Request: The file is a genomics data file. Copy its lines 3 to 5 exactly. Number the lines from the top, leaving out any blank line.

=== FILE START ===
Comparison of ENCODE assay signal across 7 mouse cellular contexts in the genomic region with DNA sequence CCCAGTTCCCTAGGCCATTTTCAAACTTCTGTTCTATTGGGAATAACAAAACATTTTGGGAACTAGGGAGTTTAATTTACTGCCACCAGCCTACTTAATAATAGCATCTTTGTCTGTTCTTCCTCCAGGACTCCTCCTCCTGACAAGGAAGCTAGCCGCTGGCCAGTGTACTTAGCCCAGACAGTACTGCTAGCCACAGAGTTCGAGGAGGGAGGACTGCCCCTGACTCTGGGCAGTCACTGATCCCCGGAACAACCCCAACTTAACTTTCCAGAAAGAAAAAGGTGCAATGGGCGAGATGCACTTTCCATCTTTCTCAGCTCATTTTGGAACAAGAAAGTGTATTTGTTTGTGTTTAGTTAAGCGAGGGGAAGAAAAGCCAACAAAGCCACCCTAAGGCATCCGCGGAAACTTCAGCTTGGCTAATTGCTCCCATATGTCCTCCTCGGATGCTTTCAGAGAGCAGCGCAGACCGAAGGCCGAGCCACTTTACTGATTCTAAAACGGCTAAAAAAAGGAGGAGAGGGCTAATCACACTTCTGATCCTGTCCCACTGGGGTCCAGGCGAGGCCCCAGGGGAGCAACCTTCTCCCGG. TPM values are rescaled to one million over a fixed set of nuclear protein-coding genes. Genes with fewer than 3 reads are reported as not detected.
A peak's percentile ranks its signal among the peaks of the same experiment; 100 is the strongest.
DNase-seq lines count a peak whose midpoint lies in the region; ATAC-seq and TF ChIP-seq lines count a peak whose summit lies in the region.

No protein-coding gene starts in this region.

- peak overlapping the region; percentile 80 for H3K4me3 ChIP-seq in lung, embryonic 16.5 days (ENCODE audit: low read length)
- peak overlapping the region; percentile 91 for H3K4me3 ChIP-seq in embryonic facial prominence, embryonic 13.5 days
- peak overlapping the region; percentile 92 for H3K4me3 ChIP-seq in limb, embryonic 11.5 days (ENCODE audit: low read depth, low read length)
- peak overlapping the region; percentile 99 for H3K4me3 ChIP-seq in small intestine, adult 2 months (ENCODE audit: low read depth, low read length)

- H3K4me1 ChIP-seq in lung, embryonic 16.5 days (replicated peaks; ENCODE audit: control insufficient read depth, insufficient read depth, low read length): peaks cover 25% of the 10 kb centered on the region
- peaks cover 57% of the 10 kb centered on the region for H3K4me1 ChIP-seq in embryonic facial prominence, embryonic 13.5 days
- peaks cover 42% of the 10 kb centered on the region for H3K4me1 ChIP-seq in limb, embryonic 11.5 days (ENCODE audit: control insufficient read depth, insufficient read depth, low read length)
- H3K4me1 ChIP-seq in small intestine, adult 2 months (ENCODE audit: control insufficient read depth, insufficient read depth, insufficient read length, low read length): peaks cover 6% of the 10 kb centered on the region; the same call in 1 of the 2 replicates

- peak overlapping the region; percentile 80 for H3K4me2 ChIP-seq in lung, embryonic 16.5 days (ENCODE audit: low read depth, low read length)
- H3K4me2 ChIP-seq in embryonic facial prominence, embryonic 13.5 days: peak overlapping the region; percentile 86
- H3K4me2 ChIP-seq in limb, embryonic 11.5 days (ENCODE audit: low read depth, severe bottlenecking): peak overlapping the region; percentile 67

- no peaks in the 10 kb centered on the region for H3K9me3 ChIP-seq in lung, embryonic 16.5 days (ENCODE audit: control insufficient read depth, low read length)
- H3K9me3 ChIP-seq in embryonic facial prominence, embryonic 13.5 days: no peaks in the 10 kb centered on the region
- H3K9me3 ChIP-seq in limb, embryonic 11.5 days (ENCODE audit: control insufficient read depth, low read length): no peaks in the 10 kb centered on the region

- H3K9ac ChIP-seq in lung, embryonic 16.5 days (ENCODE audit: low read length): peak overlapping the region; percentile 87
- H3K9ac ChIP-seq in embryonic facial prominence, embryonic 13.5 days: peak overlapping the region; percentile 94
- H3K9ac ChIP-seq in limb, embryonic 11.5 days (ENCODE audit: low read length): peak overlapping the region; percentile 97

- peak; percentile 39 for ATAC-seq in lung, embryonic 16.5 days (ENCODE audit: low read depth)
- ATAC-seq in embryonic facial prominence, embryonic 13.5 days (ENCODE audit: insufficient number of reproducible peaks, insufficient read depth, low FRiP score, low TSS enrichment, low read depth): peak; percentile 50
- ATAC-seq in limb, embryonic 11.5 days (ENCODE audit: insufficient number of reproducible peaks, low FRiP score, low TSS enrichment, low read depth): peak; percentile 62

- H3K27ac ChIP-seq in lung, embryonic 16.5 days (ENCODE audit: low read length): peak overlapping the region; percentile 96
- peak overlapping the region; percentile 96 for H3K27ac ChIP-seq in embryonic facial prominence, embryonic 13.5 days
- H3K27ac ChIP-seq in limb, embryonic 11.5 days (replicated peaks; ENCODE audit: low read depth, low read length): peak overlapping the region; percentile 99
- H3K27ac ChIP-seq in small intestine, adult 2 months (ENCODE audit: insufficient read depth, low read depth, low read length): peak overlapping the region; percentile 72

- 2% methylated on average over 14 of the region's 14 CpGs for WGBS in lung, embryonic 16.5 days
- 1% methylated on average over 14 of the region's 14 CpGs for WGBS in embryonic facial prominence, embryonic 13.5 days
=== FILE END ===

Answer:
DNase-seq lines count a peak whose midpoint lies in the region; ATAC-seq and TF ChIP-seq lines count a peak whose summit lies in the region.

No protein-coding gene starts in this region.

- peak overlapping the region; percentile 80 for H3K4me3 ChIP-seq in lung, embryonic 16.5 days (ENCODE audit: low read length)